Jeff Ellis

2017 MLB Draft: Competitive Balance B 68-75

In the second installment of his Competitive Balance analysis, Jeff Ellis breaks down the players selected from picks 68-75 in this evening's draft.

Competitive Balance Round B

68. Arizona Diamondbacks:   Daulton Varsho, C University of Wisconsin-Milwaukee

Varsho was a hot name late in the process. He is small, both in size of self and school. This is the big concern for Varsho. The positives are that he has performed well, both in college and in the Northwoods, as well as being young for his class; he won’t turn 21 until July. He also has bloodlines as his father played eight years in the major. He has shown a strong eye in college, which is his best offensive tool.

69. San Diego Padres:  Blake Hunt, C Mater Dei (CA) 

This was a surprising pick for me. I had them taking a catcher at this spot in my mock, but didn’t think they would grab one here, after taking Campusano at the top, of round two. Both guys are catchers long term as well, so it is not a case where one player is likely to move off the position. So it will create issues, as they move up, with finding time for both. Or they will have to be staggered, in terms of level. Hunt is the stronger defender of the two, but Campusano has the higher overall ceiling. 

70. Colorado Rockies:   Tommy Doyle, RHP University of Virginia

This was another surprise pick, though he kind of fits with the Rockies' overall approach. I just did not expect a team with two day one picks to grab a college reliever. Doyle does fit, in terms of being a big right hander( 6’6”) with velocity (has been up to 97). It seems like every year they take a big right hander with velocity early. Maybe they think he can start down the road or maybe they think Doyle could be a quick to the majors arm for a team in first place. I am not sure, but I know that no one rated Doyle as a top 70 player.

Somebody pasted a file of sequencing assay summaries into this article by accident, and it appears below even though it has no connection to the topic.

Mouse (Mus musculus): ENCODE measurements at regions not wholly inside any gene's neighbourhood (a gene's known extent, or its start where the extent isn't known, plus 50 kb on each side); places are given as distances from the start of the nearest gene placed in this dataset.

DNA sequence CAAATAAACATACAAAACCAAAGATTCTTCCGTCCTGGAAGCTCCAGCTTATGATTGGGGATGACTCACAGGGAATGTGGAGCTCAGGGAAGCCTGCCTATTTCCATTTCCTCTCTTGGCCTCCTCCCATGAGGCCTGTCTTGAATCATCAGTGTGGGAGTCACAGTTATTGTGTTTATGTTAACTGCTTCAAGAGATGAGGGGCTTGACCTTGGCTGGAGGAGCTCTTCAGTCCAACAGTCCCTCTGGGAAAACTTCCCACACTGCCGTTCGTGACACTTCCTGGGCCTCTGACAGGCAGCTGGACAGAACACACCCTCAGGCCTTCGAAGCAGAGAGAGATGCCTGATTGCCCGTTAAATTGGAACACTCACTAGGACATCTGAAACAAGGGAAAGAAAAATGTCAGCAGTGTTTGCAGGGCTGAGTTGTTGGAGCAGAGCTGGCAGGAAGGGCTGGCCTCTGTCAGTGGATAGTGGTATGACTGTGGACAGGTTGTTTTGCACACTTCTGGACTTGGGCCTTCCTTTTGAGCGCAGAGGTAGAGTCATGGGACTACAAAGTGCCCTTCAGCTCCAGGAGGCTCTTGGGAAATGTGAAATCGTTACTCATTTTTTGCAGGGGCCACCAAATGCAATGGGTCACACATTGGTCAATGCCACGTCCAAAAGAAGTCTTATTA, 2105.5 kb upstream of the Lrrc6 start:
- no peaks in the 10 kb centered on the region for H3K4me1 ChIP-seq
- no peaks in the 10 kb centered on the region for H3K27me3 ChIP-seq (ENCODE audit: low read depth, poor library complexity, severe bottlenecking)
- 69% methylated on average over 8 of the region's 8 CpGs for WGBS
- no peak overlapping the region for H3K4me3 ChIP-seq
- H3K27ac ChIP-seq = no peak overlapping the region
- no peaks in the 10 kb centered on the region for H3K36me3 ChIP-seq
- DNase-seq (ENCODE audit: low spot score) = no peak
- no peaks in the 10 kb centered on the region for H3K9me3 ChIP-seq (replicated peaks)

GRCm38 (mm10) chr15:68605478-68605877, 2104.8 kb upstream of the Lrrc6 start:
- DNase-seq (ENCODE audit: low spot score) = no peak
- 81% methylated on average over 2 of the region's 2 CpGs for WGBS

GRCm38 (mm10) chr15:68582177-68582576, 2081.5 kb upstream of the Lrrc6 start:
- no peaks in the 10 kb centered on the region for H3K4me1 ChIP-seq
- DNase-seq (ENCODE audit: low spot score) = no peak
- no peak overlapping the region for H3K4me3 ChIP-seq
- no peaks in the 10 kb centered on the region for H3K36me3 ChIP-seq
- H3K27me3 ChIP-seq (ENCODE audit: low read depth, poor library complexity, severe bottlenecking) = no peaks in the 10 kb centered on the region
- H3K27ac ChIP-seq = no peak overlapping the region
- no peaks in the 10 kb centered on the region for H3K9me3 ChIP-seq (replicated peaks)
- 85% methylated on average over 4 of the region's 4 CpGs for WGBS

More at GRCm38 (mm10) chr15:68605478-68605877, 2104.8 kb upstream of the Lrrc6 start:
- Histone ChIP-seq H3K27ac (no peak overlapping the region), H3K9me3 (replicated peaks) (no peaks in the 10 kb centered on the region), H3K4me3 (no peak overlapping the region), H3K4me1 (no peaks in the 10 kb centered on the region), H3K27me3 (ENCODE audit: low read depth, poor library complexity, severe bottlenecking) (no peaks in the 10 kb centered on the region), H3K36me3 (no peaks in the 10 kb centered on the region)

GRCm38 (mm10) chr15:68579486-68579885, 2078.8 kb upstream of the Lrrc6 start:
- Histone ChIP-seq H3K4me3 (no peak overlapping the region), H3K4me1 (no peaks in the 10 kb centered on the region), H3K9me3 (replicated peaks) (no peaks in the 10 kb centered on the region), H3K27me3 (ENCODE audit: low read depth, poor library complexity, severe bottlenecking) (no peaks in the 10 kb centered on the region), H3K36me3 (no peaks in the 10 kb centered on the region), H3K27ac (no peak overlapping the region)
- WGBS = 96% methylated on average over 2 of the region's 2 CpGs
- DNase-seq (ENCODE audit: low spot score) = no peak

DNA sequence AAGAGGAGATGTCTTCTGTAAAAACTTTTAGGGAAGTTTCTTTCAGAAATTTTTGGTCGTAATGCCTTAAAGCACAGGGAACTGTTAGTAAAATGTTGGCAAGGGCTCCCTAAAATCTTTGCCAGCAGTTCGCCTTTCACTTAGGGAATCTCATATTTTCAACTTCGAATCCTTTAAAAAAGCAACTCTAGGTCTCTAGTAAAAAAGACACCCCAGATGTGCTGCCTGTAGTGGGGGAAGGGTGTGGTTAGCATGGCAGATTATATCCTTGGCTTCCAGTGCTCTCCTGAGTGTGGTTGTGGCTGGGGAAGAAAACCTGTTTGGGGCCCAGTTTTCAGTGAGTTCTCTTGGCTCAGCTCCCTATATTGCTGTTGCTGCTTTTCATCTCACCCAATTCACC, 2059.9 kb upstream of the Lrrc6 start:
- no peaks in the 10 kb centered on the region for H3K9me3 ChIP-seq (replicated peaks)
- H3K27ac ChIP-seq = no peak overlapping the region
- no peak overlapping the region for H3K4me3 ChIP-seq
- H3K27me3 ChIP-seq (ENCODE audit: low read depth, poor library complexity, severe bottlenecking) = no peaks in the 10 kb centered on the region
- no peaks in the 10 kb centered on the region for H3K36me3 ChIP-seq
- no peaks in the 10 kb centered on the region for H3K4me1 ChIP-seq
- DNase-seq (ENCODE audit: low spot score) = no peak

71. Cleveland Indians:  Tyler Freeman, SS Etiwanda (CA) HS

Tyler Freeman, on the surface, reminds me a lot of Tony Wolters. He is an undersized California shortstop, without a plus tool, who is likely going to move to second base. He is a player that scouts and coaches love, a dirt bag type who does everything right. He also fits the Indians' model of youth, as he just turned 18 at the end of May. He has shown a strong eye and approach at the plate and does a bit of everything, just nothing plus. In what seems to be the theme for the night, other than age, Freeman’s top tool is his foot speed. 

72. Pittsburgh Pirates:   Conner Uselton, OF Southmoore (OK) HS

This was another high ceiling pick for the Pirates. They swung for the fences with every one of their four picks on day one. Uselton was a great value this late, as I had him among the top 50 players in this draft. There are questions with his hit tool, but he is yet another power/speed outfielder in this class.

73. Kansas City Royals:   Evan Steele, LHP Chipola College

Steele started out at Vanderbilt, before transferring to Chipola, after he was ruled ineligible to play. He is a big kid, at 6’5”, but is very raw, even if his time at Vanderbilt did help clean up his delivery. I think he is a likely reliever long term. He was not a top 100 guy on most boards, because of concerns with health and likely being a reliever. This should be an under slot signing, maybe using that money to help sign Melendez, who could cost over slot.   

74. Baltimore Orioles:   Zac Lowther, LHP Xavier

This is the last pick I got correct in my mock. Lowther looks average in every way, but gets results. He didn’t just dominate a small conference either, as he was the strikeout leader in the Cape. This pick might save them some cash, as I was the only person to rate him about this high. I believed he could be a solid backend starter and, apparently, so did the Orioles. It was interesting to see them grab a pair of players in round two who I had rated at similar spots, but were much later on most boards.

75. Houston Astros  J.J. Matijevic, 2B University of Arizona

In my first run through of the mock, I had this pick right as well. Then I made some changes and moved him up. I thought it was interesting that he was announced as a second baseman, as he was not a great defender at first, so it seemed like they were the kings of wishful thinking. The tools have been there for awhile and, starting at the Cape, Matijevic broke out and had a solid year. The bat would play a lot better at second, but I also just can’t see it. 

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